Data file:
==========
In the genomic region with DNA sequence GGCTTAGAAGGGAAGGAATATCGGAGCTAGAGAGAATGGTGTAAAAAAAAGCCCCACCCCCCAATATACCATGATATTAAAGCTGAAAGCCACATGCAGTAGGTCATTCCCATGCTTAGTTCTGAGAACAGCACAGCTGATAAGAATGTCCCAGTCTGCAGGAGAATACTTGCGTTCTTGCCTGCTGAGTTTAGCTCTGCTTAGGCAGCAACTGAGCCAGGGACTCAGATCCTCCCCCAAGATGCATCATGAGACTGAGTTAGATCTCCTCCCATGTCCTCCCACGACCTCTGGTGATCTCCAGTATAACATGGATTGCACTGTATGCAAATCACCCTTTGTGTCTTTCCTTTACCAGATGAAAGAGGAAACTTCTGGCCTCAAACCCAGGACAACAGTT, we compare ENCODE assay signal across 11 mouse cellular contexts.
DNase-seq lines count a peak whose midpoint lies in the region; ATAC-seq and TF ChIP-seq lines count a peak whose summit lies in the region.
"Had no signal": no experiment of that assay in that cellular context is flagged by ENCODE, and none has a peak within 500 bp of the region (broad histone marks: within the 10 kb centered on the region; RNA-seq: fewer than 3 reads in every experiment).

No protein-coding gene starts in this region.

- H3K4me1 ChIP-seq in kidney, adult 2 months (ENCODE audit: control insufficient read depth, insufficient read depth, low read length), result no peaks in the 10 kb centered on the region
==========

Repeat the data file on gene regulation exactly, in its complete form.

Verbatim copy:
In the genomic region with DNA sequence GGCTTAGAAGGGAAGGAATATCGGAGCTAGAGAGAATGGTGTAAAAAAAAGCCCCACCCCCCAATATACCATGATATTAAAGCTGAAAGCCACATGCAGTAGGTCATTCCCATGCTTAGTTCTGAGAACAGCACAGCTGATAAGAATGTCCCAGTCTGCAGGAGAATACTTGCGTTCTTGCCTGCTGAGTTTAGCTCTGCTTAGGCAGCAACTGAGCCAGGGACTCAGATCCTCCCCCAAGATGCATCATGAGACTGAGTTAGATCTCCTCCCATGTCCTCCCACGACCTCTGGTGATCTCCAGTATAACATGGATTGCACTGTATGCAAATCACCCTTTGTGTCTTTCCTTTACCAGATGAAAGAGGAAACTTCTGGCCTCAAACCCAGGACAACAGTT, we compare ENCODE assay signal across 11 mouse cellular contexts.
DNase-seq lines count a peak whose midpoint lies in the region; ATAC-seq and TF ChIP-seq lines count a peak whose summit lies in the region.
"Had no signal": no experiment of that assay in that cellular context is flagged by ENCODE, and none has a peak within 500 bp of the region (broad histone marks: within the 10 kb centered on the region; RNA-seq: fewer than 3 reads in every experiment).

No protein-coding gene starts in this region.

- H3K4me1 ChIP-seq in kidney, adult 2 months (ENCODE audit: control insufficient read depth, insufficient read depth, low read length), result no peaks in the 10 kb centered on the region